Divorce And Why I Think It’s Like A Workplace Bully

I've been in situations where colleagues have kicked holes in walls (because nothing says "I can handle a deadline change" by destroying company property). I've witnessed employees call a female worker the dreaded "c-word," a true mark of a bully trying to make professional strides.


Well, turns out these behaviors were preparing me for my divorce; there are unmistakable parallels between the two.


I divorced in 2012, a legal process that -- in large part because we didn't have any children or overly-complex financial situations -- was pretty seamless. Looking back, though, there were some issues that created some punched-in-the-stomach feelings along the way. Yes indeed, divorce is very much like a workplace bully. Here's how, and what I learned.

1. They'll blindside you with WTF moments

Bullies have a way of surfacing when you least expect it, engaging in actions that can shatter your world.

Well, it's the same with a soon-to-be ex-spouse.

My ex pulled a fast one smack-dab in the middle of our divorce process, choosing to no longer be involved with our home-selling process but instead, pull the suddenly-convenient bankruptcy card. It fit right into a system riddled with loopholes and an "everyone's doing it" mentality. His actions, no doubt prompted by the encouragement of other like-minded folks, made my mental jaw drop. Seriously? WTF? His move unfortunately left me in a bind, and for reasons too complex to get into, I found that I too, had to travel down the same road.

Then I remembered the workplace wall-kicker.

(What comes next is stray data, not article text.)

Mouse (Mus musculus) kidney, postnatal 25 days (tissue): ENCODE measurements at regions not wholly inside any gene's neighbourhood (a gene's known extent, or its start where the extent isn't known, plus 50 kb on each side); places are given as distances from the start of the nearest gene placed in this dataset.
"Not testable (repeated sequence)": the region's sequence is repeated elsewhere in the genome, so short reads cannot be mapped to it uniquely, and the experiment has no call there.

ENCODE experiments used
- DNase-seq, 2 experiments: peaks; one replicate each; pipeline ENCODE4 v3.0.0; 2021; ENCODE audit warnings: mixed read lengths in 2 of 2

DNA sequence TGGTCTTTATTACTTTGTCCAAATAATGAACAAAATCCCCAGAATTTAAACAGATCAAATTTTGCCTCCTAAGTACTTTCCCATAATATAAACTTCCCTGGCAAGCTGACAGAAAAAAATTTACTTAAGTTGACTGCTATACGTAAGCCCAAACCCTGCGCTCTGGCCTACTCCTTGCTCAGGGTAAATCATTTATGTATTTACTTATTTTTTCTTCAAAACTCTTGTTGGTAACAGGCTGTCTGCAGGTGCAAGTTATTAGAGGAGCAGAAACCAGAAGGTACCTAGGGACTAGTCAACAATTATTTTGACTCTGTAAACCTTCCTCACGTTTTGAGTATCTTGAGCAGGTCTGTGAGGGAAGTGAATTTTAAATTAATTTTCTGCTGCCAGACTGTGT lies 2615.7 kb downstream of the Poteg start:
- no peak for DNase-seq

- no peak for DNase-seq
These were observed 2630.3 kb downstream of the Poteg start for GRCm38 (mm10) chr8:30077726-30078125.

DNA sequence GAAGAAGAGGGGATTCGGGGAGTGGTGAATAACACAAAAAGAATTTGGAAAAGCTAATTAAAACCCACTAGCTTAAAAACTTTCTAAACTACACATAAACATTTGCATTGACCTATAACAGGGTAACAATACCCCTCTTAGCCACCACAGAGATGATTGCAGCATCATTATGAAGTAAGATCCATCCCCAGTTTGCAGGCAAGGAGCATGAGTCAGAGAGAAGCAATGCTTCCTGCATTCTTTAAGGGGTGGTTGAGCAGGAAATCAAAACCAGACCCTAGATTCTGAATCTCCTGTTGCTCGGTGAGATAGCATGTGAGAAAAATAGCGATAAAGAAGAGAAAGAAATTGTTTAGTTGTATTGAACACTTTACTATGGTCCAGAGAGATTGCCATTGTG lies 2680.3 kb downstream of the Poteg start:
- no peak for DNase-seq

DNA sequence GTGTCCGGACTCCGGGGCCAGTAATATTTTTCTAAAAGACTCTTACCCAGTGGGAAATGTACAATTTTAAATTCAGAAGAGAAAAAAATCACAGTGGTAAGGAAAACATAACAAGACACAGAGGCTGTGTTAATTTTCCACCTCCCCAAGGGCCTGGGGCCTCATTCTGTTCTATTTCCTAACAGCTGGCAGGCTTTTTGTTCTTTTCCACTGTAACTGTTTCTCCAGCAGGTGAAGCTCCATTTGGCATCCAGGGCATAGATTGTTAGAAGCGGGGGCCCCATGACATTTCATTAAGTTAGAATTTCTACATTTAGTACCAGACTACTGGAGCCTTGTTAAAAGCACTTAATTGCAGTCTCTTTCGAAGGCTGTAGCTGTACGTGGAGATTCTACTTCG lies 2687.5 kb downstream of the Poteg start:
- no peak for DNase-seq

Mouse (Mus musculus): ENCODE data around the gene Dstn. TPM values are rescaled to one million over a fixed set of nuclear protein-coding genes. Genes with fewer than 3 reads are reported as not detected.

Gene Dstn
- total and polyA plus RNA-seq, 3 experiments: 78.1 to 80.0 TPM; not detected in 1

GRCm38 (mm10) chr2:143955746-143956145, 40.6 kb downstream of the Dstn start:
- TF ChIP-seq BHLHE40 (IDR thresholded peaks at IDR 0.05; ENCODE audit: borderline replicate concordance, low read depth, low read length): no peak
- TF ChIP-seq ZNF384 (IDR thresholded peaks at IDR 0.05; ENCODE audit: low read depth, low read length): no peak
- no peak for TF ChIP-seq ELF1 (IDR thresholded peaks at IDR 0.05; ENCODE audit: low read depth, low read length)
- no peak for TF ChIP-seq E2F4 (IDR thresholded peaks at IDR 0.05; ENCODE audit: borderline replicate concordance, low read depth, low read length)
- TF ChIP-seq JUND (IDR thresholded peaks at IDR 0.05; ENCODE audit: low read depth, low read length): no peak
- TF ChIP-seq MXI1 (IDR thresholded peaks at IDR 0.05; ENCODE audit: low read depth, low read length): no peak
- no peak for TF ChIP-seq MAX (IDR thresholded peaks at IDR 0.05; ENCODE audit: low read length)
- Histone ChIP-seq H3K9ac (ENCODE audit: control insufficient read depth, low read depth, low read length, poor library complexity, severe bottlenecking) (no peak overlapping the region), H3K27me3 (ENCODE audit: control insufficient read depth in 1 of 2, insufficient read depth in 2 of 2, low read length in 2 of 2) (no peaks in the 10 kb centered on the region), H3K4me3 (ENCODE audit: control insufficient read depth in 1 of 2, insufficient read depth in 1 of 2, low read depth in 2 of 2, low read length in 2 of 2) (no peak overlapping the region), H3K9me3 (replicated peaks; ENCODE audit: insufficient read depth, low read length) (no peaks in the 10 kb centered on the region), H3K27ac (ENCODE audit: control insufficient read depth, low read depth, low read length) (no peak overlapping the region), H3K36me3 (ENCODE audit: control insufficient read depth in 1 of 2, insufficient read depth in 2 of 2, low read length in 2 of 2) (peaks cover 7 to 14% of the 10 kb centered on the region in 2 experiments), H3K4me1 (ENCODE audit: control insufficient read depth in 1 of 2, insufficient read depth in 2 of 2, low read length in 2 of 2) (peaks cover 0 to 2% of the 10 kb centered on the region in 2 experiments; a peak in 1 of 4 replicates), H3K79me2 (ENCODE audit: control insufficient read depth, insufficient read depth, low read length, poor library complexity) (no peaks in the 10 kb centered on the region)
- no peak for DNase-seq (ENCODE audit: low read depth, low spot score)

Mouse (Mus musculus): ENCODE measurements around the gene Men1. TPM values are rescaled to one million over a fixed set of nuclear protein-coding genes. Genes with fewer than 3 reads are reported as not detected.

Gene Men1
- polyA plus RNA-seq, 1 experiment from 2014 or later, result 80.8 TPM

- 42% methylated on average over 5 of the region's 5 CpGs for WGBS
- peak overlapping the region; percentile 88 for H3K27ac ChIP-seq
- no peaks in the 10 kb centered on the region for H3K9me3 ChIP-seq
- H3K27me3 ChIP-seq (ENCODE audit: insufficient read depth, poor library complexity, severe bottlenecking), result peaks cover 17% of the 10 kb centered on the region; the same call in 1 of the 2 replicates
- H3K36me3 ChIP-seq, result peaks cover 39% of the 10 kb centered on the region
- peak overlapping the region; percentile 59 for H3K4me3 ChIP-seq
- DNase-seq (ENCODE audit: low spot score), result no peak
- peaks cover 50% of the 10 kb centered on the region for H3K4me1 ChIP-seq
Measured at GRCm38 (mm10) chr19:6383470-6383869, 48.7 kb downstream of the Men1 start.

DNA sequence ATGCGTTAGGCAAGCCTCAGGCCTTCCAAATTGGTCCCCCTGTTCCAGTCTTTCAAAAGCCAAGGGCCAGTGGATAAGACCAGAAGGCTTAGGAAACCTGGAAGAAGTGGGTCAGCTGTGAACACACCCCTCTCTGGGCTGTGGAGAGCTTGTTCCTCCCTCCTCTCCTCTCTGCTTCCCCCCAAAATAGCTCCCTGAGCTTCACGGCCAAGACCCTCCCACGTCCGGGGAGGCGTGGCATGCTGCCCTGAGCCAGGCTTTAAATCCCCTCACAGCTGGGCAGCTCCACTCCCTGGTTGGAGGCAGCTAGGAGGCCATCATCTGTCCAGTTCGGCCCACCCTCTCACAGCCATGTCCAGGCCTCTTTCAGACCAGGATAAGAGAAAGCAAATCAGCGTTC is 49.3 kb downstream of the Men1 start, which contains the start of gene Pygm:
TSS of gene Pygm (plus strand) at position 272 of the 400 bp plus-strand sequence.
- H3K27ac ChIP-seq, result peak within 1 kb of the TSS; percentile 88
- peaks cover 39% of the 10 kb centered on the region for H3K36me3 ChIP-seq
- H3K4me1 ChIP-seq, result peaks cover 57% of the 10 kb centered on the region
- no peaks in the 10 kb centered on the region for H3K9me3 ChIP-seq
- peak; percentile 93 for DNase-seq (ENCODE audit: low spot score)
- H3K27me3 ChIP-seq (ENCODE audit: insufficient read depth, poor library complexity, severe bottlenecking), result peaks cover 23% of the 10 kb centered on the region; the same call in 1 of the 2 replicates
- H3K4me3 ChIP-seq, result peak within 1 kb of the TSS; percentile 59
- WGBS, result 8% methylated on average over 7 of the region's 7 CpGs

My ex, like this workplace bully, was resorting to an action that simply made him feel better. At least that’s what I believe.

So it goes.

To his defense, he was within his rights to decide as he did and clearly demonstrated to the powers that be that his apparent financial need was justified.

While initially angry and left blindsided with shock, I ultimately found myself grateful for the experience. It taught me to be much more on my toes with life situations. It reinforced that life is full of surprises. Of course, it also taught me to be more mindful of my expenditures, making me even more critical of spending and saving. Life actually improved for me; despite the fact that I initially thought I'd be living a life of credit and monetary misery.


2. They're not as scary as they appear

All the hype about a divorce "changing your life forever" is just that: hype. Just like those workplace bullies, right?

Dramatic television shows portray divorce as a horrific situation that will make people either 1) become a chain-smoking, Twinkie addict or 2) a Pinterest-loving, Hallmark-channel-watching lone wolf. Friends spoke of questionable laws. Screwed up facial expressions from my neighbors and colleagues conveyed fear. Worry shadowed my every move.

Divorce, they warned, is scary. Be cautious. Watch your step.

Similar to comments about that person in accounting or some new employee, right?